Advanced technology to make traveling safer and more efficient is the focus of a new project led by the University of Alabama and the Alabama Department of Transportation.
Tuscaloosa is the first city in Alabama to install the technology that will collect data for research used to decrease travel time, reduce vehicle crashes and lay the groundwork for future self-driving vehicles.
The project involves installing infrastructure components, known as dedicated short-range communication (DSRC) radios, into 85 traffic signals throughout Tuscaloosa and Northport. The first 50 units are scheduled for implementation this fall. One useful application of this vehicle-to-infrastructure (V2I) connectivity could be red light warnings in vehicles, similar to current collision warnings already installed in newer models.
Only vehicles containing the corresponding DSRC units can communicate with the infrastructure radios. Currently, this equipment does not appear in standard production vehicles, but it is anticipated that the technology will become available over the next decade. Initially, the units will be set up to send information only from infrastructure to vehicles, and not yet from vehicles to infrastructure. DSRC units are unable and not designed to retain or gather any personal information.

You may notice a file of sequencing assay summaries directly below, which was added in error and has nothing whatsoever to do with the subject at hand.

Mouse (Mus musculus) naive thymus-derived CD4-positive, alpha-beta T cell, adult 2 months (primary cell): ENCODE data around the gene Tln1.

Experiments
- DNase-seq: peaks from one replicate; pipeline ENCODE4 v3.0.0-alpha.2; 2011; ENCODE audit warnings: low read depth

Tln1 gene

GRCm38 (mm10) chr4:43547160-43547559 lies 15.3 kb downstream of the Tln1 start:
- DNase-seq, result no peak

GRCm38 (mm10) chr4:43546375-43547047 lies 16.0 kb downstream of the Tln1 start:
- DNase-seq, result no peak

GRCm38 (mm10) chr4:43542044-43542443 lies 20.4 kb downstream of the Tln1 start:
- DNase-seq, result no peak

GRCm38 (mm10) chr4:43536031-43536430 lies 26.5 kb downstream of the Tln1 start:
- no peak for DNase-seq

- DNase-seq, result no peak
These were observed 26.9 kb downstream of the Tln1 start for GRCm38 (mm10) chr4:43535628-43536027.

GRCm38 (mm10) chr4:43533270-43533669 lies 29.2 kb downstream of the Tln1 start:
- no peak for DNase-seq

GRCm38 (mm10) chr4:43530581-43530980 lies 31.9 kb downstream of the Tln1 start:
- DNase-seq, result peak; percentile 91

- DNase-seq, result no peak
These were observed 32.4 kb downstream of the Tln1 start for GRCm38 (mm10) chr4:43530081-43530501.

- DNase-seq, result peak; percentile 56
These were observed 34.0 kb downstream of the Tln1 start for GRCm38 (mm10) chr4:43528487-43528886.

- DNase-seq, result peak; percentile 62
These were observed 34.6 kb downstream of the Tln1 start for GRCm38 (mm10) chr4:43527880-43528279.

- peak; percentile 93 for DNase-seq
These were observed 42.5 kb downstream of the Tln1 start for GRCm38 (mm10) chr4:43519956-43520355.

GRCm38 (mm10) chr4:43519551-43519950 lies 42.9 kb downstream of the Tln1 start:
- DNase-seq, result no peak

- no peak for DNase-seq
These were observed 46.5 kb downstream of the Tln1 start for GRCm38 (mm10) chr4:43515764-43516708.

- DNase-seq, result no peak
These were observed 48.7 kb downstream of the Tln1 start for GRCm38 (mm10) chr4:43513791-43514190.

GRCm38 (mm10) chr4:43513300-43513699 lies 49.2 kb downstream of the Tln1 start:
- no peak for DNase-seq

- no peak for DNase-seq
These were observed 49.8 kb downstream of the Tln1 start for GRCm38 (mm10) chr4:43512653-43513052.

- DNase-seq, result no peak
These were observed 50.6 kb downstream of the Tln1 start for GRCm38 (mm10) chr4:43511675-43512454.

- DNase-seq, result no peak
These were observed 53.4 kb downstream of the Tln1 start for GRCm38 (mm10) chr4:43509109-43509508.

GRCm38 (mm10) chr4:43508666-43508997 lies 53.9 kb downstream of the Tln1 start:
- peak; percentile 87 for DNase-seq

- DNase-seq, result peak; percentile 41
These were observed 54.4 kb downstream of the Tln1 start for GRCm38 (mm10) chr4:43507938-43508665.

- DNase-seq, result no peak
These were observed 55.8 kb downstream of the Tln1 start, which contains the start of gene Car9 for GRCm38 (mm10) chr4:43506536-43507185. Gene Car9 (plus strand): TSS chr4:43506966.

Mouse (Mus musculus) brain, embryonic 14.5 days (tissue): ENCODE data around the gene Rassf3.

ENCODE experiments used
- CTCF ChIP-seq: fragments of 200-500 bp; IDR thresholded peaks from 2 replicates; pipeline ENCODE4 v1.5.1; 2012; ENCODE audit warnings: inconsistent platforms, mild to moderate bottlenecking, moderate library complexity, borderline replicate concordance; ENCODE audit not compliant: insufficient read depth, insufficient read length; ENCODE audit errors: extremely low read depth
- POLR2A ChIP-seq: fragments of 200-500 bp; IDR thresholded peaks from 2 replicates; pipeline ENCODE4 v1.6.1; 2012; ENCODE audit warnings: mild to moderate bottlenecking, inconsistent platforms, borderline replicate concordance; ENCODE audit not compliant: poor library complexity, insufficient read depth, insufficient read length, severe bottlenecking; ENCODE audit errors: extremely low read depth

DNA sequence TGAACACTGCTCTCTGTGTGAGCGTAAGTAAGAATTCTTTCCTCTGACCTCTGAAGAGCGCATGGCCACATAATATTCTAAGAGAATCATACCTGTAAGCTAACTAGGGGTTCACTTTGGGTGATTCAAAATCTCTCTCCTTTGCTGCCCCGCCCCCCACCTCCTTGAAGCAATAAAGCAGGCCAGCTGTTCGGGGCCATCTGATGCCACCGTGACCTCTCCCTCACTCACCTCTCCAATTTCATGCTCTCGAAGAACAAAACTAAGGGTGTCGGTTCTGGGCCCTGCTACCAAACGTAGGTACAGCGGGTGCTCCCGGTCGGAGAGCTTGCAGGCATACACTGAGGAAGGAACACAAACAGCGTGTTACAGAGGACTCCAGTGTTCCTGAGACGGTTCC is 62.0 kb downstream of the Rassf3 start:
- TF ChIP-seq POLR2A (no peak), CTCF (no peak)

The information gathered through the system will allow faculty, staff and students at the university to study signal-phase and timing data, or SPaT messages. These studies will lead to greater interaction between vehicles and traffic signals to communicate information like road conditions or changing signals.
The study is in response to a national challenge by American Association of State Highway and Transportation Officials to install 20 DSRC radios in every state by 2020.
Multiple research centers within the University will be involved in the project, including the Center for Advanced Vehicle Technology, the University Transportation Center for Alabama, the Center for Advanced Public Safety and the Alabama Transportation Institute. The University is working with local, state and federal government agencies, as well as automotive manufactures, on these studies.
News & image source: University of Alabama